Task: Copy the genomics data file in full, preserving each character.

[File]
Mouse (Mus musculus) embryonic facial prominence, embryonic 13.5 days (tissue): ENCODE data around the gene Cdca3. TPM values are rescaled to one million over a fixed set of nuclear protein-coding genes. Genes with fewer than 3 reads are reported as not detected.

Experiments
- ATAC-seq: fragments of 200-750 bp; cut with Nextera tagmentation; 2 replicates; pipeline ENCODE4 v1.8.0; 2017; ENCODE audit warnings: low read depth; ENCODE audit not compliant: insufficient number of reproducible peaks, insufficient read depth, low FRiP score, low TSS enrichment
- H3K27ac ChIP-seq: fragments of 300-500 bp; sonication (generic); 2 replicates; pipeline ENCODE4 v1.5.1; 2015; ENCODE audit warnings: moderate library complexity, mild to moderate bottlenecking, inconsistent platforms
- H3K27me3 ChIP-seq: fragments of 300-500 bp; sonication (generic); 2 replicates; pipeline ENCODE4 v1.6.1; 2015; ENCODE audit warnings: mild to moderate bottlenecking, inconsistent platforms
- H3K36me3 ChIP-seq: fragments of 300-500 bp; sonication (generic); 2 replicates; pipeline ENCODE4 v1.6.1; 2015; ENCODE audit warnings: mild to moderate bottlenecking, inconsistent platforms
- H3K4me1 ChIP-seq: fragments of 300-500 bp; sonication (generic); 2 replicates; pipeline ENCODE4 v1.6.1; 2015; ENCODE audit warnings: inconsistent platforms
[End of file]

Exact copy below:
Mouse (Mus musculus) embryonic facial prominence, embryonic 13.5 days (tissue): ENCODE data around the gene Cdca3. TPM values are rescaled to one million over a fixed set of nuclear protein-coding genes. Genes with fewer than 3 reads are reported as not detected.

Experiments
- ATAC-seq: fragments of 200-750 bp; cut with Nextera tagmentation; 2 replicates; pipeline ENCODE4 v1.8.0; 2017; ENCODE audit warnings: low read depth; ENCODE audit not compliant: insufficient number of reproducible peaks, insufficient read depth, low FRiP score, low TSS enrichment
- H3K27ac ChIP-seq: fragments of 300-500 bp; sonication (generic); 2 replicates; pipeline ENCODE4 v1.5.1; 2015; ENCODE audit warnings: moderate library complexity, mild to moderate bottlenecking, inconsistent platforms
- H3K27me3 ChIP-seq: fragments of 300-500 bp; sonication (generic); 2 replicates; pipeline ENCODE4 v1.6.1; 2015; ENCODE audit warnings: mild to moderate bottlenecking, inconsistent platforms
- H3K36me3 ChIP-seq: fragments of 300-500 bp; sonication (generic); 2 replicates; pipeline ENCODE4 v1.6.1; 2015; ENCODE audit warnings: mild to moderate bottlenecking, inconsistent platforms
- H3K4me1 ChIP-seq: fragments of 300-500 bp; sonication (generic); 2 replicates; pipeline ENCODE4 v1.6.1; 2015; ENCODE audit warnings: inconsistent platforms